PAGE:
Fermented cheese is used around the world, with both hard and soft cheeses being made by fermenting milk. Researchers have found that cheese can act as a carrier for probiotic bacteria, widely regarded as beneficial to immune health. Scientists at the University of Turku in Finland have recently discovered that probiotic cheese can tackle the age-related deterioration of the immune system known as immunosenescence.
Sauerkraut is a German dish brought to Europe from China. In German sauerkraut means sour herb. This dish is eaten with soup and sausages. Sauerkraut is beneficial for gut health and makes the food more digestible. This is simply because sauerkraut enzymes are high in antioxidants, can boost immunity and help decrease levels of ACE2, an enzyme in the cell membrane mostly found in the lungs that is used by coronavirus as an entry point into the body
Miso means fermented beans in Japanese. Miso is a Japanese fermented food prepared by soyabean, salt and koji or barley with the strain of A. Oryza. Thick paste of seasoning and soyabean is used for sauces, spreads and soup stocks. It contains high amounts of protein, vitamins and minerals. Miso is famous for its umami flavor. Miso is produced by a two-step fermentation process in which first they produce koji and in the second stage koji is mixed with other cultures and salt. Similar to other fermented foods, miso is jam-packed with probiotics, which are a type of beneficial bacteria that live in your digestive tract. However, heating miso is likely to kill these probiotics.
Kimchi originated 3000 years ago. It is a Korean dish of salt, vinegar, garlic, chili, peppers and other spices. Kimchi contains leuconostoc mesenteries which produce dextrin, a substance important to stop the growth of H. Pylori in your body. Kimchi is rich in antioxidants. Early research indicates kimchi may be able to strengthen your immune system. The bacteria that help ferment kimchi have been connected to improved immune function and lower levels of inflammation triggered by diseases. Vitamin c found in kimchi can also help boost your immune health.
Sourdough bread is fermented by lactobacillus cultures. It is one of the oldest forms of fermentation. Its origin goes back to ancient Egypt in 1500 B.C. Sourdough bread is leavened by wild yeast and lactic acid bacteria making it more nutritious as it contains higher levels of vitamins, minerals, and antioxidants than other bread. It contains lower rates of phytate than regular breads. There are prebiotic features of sourdough found in the non-digestible fibre present – just like Gut Performance. These prebiotics help feed beneficial bacteria, so that they increase in number and diversity. A diverse gut microbiome is positively correlated with a stronger and more supportive immune system. That way, they can do their job – keeping us and our gut happy, healthy and immune.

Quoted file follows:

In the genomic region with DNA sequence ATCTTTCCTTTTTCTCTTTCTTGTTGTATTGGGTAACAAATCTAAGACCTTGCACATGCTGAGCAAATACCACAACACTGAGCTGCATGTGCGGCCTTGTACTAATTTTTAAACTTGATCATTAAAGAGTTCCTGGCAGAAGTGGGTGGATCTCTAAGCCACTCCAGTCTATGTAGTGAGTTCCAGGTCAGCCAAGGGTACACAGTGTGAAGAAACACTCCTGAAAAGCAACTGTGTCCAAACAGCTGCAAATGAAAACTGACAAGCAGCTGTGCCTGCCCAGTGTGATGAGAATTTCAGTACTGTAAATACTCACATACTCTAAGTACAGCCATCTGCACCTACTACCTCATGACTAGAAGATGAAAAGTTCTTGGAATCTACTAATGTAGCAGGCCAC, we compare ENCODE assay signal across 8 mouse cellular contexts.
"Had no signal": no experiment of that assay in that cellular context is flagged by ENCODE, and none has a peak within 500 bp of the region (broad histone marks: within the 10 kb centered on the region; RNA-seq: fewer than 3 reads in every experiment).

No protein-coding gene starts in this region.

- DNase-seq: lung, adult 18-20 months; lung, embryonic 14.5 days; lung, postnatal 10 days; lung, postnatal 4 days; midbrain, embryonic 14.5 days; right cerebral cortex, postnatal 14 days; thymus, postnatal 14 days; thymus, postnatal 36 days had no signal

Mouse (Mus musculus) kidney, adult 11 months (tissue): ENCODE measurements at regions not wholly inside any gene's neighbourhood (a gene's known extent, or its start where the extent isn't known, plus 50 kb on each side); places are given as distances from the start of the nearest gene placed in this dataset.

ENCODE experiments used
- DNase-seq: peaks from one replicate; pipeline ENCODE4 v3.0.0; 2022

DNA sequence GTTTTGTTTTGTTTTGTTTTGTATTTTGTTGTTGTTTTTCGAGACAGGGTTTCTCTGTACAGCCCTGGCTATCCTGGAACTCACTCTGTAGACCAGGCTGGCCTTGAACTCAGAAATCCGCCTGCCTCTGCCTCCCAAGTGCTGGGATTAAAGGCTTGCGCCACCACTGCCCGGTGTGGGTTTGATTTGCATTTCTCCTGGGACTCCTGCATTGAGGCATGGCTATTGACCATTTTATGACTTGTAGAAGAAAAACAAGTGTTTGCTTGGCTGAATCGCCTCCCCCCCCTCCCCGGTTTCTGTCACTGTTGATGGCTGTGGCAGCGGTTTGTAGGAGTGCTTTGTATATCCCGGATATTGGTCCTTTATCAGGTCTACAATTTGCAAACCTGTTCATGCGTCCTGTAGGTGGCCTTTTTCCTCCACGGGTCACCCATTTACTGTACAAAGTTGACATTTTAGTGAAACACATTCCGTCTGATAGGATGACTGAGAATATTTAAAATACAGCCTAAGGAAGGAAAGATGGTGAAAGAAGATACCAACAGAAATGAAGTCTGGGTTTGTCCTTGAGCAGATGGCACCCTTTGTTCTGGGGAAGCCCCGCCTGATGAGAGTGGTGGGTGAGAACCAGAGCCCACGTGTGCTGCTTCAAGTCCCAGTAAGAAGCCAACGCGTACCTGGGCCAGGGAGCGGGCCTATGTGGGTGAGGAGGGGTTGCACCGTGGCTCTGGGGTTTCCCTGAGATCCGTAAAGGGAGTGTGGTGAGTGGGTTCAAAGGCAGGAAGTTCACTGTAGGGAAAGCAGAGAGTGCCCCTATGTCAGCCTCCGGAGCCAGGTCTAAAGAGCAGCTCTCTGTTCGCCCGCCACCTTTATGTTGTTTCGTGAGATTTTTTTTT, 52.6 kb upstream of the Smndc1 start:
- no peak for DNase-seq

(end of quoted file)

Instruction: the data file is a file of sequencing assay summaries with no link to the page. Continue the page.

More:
Pickling is one of the oldest preservation methods of fruits and vegetables. Lactic acid bacteria, bacilli, yeast play a major role in fermentation. Pickling involves preserving food stuff in high acid concentration. Pickles also contain turmeric that is loaded with curcumin that has anti-inflammatory properties which help your body to fight against bacteria and viruses.
No single food can improve your immunity. Fermented foods complement your gut health and improve your health with immunity. In fact, Stanford researchers have discovered that a 10-week diet high in fermented foods boosts microbiome diversity and improves immune responses. In times to come, science can help unravel whether microbiota-targeted food could be an avenue for combating the overwhelming rise in chronic inflammatory diseases across the globe.
Dr Anumiita Pathakk, Clinical Nutritionist